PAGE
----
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With Aircel filing for bankruptcy, consolidation in the Indian telecom sector is almost over

Much of the consolidation in the Indian mobile space has happened since Reliance Jio launched services in September 2016, offering free voice services and high speed data connectivity at low prices

Anup Jayaram        Last Updated: February 28, 2018  | 19:52 IST
With Aircel filing for bankruptcy, consolidation in the Indian telecom sector is almost over

Then there were 12. Now, with Aircel filing for bankruptcy in the National Company Law Tribunal (NCLT) Mumbai today, there are just four large mobile service providers left in the fray in India. This happened after Aircel's promoter, Malaysia's Maxis Telecom decided against pumping more funds into the beleaguered operator, which had incurred a debt of Rs 15,500 crore.

Much of the consolidation in the Indian mobile space has happened since Reliance Jio launched services in September 2016, offering free voice services and high speed data connectivity at low prices. Now there are just four large mobile service providers - Airtel, the Vodafone-Idea combine, Reliance Jio and state-owned Bharat Sanchar Nigam Limited (BSNL) and MTNL combine.

At a time when operators were looking to expand data services, Aircel sold out the broadband wireless access spectrum in the 2300MHz it acquired in the 2010 auctions to Bharti Airtel for Rs 3,500 crore in April 2016. Aircel had acquired the spectrum in 2010 for Rs 3,400 crore.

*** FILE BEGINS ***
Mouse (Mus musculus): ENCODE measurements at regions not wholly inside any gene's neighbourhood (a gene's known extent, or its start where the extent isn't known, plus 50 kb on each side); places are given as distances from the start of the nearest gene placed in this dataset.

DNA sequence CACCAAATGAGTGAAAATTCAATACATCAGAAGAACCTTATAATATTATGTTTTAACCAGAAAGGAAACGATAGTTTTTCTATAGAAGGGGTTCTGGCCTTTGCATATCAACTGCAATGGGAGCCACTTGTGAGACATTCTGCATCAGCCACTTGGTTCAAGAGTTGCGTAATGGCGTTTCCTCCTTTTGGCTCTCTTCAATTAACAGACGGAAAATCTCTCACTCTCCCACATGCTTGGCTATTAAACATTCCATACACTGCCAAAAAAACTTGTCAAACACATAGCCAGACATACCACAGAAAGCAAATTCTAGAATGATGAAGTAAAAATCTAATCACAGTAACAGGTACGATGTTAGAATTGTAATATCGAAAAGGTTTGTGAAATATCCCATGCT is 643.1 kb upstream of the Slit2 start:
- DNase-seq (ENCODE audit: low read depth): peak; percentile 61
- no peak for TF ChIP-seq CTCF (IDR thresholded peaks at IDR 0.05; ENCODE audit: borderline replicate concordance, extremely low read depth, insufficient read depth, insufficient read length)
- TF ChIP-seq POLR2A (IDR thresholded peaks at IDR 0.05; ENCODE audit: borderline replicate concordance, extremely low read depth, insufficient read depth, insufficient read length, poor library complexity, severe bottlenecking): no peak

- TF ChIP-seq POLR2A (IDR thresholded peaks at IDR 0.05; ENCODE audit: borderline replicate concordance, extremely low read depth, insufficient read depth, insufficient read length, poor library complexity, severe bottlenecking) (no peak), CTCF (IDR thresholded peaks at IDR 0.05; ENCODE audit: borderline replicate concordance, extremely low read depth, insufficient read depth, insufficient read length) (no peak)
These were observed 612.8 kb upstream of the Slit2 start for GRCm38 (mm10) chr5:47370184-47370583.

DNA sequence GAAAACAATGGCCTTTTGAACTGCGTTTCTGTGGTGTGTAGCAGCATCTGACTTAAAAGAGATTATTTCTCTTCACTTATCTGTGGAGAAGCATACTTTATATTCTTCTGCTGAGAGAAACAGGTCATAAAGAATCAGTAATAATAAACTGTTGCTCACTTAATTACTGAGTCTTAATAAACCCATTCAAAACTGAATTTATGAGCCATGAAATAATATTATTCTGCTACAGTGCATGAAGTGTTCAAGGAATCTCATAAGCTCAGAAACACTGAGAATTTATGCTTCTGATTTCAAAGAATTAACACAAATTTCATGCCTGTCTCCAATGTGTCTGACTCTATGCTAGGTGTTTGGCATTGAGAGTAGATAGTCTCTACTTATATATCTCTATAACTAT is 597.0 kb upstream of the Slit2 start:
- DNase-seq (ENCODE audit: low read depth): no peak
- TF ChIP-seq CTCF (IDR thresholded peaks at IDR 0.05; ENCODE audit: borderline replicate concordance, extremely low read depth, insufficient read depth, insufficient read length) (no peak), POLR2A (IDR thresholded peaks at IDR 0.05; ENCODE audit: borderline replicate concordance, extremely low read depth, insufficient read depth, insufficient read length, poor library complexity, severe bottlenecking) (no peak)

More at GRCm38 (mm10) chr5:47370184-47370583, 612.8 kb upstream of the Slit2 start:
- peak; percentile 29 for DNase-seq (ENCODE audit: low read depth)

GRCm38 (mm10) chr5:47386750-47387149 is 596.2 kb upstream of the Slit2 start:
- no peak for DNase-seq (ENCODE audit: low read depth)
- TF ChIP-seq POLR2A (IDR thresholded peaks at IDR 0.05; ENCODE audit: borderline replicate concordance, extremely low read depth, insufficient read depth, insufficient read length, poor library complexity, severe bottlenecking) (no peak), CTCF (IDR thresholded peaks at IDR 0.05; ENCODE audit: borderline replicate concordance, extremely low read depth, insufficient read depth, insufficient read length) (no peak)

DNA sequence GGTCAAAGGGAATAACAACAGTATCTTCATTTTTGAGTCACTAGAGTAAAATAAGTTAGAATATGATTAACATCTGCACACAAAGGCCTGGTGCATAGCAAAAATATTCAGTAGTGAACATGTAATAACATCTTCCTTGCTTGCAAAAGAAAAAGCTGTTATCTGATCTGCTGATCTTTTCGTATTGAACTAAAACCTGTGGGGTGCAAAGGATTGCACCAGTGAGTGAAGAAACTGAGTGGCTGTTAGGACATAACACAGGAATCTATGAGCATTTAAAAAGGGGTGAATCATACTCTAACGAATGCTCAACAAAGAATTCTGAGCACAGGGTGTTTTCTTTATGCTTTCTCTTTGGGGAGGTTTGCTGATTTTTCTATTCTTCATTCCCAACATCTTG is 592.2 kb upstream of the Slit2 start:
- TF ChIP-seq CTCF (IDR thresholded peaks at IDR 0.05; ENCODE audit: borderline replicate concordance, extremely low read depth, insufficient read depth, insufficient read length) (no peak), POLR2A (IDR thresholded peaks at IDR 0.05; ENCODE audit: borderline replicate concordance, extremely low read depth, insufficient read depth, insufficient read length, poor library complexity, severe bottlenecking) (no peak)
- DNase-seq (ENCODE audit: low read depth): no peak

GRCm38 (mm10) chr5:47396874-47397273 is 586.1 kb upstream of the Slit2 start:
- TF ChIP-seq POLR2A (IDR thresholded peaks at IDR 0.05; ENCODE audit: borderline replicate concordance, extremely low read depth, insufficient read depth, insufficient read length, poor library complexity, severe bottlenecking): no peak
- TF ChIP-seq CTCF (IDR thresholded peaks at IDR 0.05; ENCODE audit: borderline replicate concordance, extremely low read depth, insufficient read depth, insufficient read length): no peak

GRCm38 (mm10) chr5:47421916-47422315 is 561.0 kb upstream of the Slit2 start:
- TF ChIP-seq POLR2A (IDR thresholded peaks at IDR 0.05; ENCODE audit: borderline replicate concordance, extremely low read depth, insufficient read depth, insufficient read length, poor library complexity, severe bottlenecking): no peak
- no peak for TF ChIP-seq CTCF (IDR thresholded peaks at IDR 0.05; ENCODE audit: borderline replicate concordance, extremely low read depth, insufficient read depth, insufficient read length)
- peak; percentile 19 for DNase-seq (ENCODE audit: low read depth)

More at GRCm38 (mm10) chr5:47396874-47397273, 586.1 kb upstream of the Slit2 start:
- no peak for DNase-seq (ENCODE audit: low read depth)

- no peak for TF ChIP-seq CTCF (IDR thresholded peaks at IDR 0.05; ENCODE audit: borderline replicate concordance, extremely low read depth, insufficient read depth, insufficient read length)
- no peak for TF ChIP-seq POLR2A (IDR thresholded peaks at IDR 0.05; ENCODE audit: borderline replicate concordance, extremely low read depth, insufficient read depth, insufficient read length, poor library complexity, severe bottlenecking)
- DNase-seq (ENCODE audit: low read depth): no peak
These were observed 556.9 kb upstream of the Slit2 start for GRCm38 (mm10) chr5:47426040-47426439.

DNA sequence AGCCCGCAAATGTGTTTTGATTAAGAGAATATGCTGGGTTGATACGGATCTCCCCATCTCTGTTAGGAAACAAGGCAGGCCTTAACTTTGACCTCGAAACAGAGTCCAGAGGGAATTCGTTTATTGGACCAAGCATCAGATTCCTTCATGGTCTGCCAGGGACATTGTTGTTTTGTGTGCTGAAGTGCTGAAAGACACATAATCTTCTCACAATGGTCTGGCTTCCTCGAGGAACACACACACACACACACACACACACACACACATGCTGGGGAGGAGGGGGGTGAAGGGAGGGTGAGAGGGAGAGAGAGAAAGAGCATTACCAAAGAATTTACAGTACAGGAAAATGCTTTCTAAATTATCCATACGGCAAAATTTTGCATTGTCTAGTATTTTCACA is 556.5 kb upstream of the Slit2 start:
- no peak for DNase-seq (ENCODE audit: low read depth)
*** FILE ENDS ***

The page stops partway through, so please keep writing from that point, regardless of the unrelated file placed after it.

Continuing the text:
The board of directors of the corporate debtor (Aircel Cellular, Dishnet Wireless and Aircel) have filed an application under Section 10 of the Insolvency and Bankruptcy Code, 2016 for undertaking Corporate Insolvency Resolution Process (CIRP) for the three companies," Aircel said in a statement.

Aircel's plans went for a toss since the proposed merger with Anil Ambani's Reliance Communications failed to happen. The entity, which was to be called Aircom would have emerged as a fourth private mobile service provider with a 15 per cent market share. It would, most importantly have reduced Aircel's debt substantially. But there were fears that with the many cases against it, the merger would not happen.

While the 85 million subscribers on the Aircel network can port out to rival operators, the immediate impact would be on tower companies and telecom equipment vendors. As there are fewer operators, demand for equipment will fall while tower rentals could also come down. Malaysia's Maxis has a 74 per cent stake in the company, while the balance 26 per cent is held by Sindya Securities & Investments.

 

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